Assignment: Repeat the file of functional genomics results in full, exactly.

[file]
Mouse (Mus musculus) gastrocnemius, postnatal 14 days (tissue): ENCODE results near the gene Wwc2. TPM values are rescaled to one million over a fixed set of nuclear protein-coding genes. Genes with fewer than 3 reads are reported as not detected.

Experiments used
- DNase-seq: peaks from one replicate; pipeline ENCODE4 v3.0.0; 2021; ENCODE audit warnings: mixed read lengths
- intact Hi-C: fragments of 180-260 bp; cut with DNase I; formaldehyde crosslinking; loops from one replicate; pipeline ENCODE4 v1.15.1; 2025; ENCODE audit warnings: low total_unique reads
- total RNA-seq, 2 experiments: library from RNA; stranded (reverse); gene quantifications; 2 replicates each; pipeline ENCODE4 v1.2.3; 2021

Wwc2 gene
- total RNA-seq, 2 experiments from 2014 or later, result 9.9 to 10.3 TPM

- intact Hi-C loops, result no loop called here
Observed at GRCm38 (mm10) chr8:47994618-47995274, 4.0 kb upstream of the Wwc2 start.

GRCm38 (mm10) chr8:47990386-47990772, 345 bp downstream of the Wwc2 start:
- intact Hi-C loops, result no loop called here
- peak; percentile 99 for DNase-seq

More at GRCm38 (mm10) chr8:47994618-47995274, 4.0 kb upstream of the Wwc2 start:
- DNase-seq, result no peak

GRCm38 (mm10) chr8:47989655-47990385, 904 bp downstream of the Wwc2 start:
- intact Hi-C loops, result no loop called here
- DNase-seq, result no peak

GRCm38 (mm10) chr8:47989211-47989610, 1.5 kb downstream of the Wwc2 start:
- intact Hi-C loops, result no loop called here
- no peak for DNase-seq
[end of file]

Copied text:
Mouse (Mus musculus) gastrocnemius, postnatal 14 days (tissue): ENCODE results near the gene Wwc2. TPM values are rescaled to one million over a fixed set of nuclear protein-coding genes. Genes with fewer than 3 reads are reported as not detected.

Experiments used
- DNase-seq: peaks from one replicate; pipeline ENCODE4 v3.0.0; 2021; ENCODE audit warnings: mixed read lengths
- intact Hi-C: fragments of 180-260 bp; cut with DNase I; formaldehyde crosslinking; loops from one replicate; pipeline ENCODE4 v1.15.1; 2025; ENCODE audit warnings: low total_unique reads
- total RNA-seq, 2 experiments: library from RNA; stranded (reverse); gene quantifications; 2 replicates each; pipeline ENCODE4 v1.2.3; 2021

Wwc2 gene
- total RNA-seq, 2 experiments from 2014 or later, result 9.9 to 10.3 TPM

- intact Hi-C loops, result no loop called here
Observed at GRCm38 (mm10) chr8:47994618-47995274, 4.0 kb upstream of the Wwc2 start.

GRCm38 (mm10) chr8:47990386-47990772, 345 bp downstream of the Wwc2 start:
- intact Hi-C loops, result no loop called here
- peak; percentile 99 for DNase-seq

More at GRCm38 (mm10) chr8:47994618-47995274, 4.0 kb upstream of the Wwc2 start:
- DNase-seq, result no peak

GRCm38 (mm10) chr8:47989655-47990385, 904 bp downstream of the Wwc2 start:
- intact Hi-C loops, result no loop called here
- DNase-seq, result no peak

GRCm38 (mm10) chr8:47989211-47989610, 1.5 kb downstream of the Wwc2 start:
- intact Hi-C loops, result no loop called here
- no peak for DNase-seq